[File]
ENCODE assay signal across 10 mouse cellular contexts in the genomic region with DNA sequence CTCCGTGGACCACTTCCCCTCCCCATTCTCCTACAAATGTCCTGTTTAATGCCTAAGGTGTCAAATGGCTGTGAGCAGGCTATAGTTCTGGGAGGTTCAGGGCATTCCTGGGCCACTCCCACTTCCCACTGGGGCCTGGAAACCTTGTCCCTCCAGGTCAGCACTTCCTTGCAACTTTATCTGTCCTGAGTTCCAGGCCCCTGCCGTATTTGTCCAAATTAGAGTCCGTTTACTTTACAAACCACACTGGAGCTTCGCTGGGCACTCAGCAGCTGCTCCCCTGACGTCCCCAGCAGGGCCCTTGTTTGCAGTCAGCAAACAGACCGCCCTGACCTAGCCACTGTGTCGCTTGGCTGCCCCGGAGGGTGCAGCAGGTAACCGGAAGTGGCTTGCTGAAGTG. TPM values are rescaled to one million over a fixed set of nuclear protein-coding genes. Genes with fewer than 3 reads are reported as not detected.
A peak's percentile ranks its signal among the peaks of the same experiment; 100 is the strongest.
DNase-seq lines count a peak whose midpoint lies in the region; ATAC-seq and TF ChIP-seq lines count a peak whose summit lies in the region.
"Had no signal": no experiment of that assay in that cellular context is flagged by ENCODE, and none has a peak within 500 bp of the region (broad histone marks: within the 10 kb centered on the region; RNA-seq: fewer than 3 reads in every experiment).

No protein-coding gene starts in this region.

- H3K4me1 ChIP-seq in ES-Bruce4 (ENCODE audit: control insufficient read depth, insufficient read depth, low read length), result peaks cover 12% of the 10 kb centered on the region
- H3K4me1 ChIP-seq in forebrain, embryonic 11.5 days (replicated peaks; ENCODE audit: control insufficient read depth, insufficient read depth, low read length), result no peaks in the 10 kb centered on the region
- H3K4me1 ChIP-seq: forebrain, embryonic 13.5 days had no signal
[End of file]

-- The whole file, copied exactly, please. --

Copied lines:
ENCODE assay signal across 10 mouse cellular contexts in the genomic region with DNA sequence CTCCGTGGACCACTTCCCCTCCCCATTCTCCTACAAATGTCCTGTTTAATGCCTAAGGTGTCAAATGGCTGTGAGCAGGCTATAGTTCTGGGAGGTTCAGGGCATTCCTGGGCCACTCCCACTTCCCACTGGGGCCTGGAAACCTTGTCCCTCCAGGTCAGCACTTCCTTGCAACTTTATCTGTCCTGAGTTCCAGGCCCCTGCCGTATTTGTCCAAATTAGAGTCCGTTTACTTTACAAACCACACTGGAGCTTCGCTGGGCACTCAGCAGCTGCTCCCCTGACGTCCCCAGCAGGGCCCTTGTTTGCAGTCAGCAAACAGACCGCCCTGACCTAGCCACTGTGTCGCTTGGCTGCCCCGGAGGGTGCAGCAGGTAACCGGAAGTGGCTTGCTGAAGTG. TPM values are rescaled to one million over a fixed set of nuclear protein-coding genes. Genes with fewer than 3 reads are reported as not detected.
A peak's percentile ranks its signal among the peaks of the same experiment; 100 is the strongest.
DNase-seq lines count a peak whose midpoint lies in the region; ATAC-seq and TF ChIP-seq lines count a peak whose summit lies in the region.
"Had no signal": no experiment of that assay in that cellular context is flagged by ENCODE, and none has a peak within 500 bp of the region (broad histone marks: within the 10 kb centered on the region; RNA-seq: fewer than 3 reads in every experiment).

No protein-coding gene starts in this region.

- H3K4me1 ChIP-seq in ES-Bruce4 (ENCODE audit: control insufficient read depth, insufficient read depth, low read length), result peaks cover 12% of the 10 kb centered on the region
- H3K4me1 ChIP-seq in forebrain, embryonic 11.5 days (replicated peaks; ENCODE audit: control insufficient read depth, insufficient read depth, low read length), result no peaks in the 10 kb centered on the region
- H3K4me1 ChIP-seq: forebrain, embryonic 13.5 days had no signal